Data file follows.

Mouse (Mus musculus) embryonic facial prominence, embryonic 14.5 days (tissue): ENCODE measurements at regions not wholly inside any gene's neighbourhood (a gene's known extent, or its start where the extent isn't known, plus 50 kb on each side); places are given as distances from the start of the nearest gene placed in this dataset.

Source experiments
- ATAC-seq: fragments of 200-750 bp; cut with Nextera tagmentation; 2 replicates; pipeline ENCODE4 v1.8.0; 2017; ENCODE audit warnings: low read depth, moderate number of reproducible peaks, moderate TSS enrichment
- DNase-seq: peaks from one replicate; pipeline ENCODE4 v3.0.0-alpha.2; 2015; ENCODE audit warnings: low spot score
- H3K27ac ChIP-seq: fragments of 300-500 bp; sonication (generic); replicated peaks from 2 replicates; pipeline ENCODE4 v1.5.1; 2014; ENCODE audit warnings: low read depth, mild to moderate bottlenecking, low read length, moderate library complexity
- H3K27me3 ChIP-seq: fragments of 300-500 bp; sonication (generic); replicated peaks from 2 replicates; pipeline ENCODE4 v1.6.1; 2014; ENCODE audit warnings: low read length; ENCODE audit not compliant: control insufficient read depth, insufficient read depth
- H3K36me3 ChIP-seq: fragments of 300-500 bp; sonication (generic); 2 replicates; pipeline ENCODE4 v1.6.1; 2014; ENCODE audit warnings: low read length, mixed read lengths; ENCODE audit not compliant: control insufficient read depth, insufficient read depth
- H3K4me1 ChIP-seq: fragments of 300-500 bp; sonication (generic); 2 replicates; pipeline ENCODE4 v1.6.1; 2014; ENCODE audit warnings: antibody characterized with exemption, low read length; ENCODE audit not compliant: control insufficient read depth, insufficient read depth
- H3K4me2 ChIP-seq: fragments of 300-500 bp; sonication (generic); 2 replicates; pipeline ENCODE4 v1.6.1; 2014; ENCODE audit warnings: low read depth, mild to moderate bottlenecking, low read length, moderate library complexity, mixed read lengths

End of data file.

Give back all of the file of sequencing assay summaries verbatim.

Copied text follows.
Mouse (Mus musculus) embryonic facial prominence, embryonic 14.5 days (tissue): ENCODE measurements at regions not wholly inside any gene's neighbourhood (a gene's known extent, or its start where the extent isn't known, plus 50 kb on each side); places are given as distances from the start of the nearest gene placed in this dataset.

Source experiments
- ATAC-seq: fragments of 200-750 bp; cut with Nextera tagmentation; 2 replicates; pipeline ENCODE4 v1.8.0; 2017; ENCODE audit warnings: low read depth, moderate number of reproducible peaks, moderate TSS enrichment
- DNase-seq: peaks from one replicate; pipeline ENCODE4 v3.0.0-alpha.2; 2015; ENCODE audit warnings: low spot score
- H3K27ac ChIP-seq: fragments of 300-500 bp; sonication (generic); replicated peaks from 2 replicates; pipeline ENCODE4 v1.5.1; 2014; ENCODE audit warnings: low read depth, mild to moderate bottlenecking, low read length, moderate library complexity
- H3K27me3 ChIP-seq: fragments of 300-500 bp; sonication (generic); replicated peaks from 2 replicates; pipeline ENCODE4 v1.6.1; 2014; ENCODE audit warnings: low read length; ENCODE audit not compliant: control insufficient read depth, insufficient read depth
- H3K36me3 ChIP-seq: fragments of 300-500 bp; sonication (generic); 2 replicates; pipeline ENCODE4 v1.6.1; 2014; ENCODE audit warnings: low read length, mixed read lengths; ENCODE audit not compliant: control insufficient read depth, insufficient read depth
- H3K4me1 ChIP-seq: fragments of 300-500 bp; sonication (generic); 2 replicates; pipeline ENCODE4 v1.6.1; 2014; ENCODE audit warnings: antibody characterized with exemption, low read length; ENCODE audit not compliant: control insufficient read depth, insufficient read depth
- H3K4me2 ChIP-seq: fragments of 300-500 bp; sonication (generic); 2 replicates; pipeline ENCODE4 v1.6.1; 2014; ENCODE audit warnings: low read depth, mild to moderate bottlenecking, low read length, moderate library complexity, mixed read lengths